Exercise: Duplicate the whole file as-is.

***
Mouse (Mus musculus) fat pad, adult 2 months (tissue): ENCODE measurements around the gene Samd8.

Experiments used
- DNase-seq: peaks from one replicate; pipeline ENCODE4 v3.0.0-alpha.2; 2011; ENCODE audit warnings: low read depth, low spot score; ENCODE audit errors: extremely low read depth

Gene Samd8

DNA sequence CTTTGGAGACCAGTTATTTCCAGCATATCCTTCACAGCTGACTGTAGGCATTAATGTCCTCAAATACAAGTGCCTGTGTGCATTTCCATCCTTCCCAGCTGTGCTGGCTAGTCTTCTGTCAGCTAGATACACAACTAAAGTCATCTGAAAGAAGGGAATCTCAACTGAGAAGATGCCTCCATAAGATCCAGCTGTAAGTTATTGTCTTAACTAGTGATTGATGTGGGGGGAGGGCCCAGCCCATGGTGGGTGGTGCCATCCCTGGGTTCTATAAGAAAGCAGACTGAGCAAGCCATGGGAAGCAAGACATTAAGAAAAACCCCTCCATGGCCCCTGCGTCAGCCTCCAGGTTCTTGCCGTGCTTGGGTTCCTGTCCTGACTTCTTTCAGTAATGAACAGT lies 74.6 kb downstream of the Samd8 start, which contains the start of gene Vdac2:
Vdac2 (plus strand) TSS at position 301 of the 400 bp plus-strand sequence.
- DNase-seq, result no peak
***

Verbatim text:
Mouse (Mus musculus) fat pad, adult 2 months (tissue): ENCODE measurements around the gene Samd8.

Experiments used
- DNase-seq: peaks from one replicate; pipeline ENCODE4 v3.0.0-alpha.2; 2011; ENCODE audit warnings: low read depth, low spot score; ENCODE audit errors: extremely low read depth

Gene Samd8

DNA sequence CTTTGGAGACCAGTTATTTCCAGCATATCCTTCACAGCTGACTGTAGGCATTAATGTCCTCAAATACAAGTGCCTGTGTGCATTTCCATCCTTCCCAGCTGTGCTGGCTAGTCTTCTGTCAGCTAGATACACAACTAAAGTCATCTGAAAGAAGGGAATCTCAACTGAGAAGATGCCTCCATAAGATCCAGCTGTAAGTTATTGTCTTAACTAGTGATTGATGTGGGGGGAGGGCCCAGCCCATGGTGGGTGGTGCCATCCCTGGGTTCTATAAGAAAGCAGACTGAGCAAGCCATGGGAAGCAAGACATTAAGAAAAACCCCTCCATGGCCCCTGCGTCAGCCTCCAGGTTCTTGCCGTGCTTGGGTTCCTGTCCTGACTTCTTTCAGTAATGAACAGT lies 74.6 kb downstream of the Samd8 start, which contains the start of gene Vdac2:
Vdac2 (plus strand) TSS at position 301 of the 400 bp plus-strand sequence.
- DNase-seq, result no peak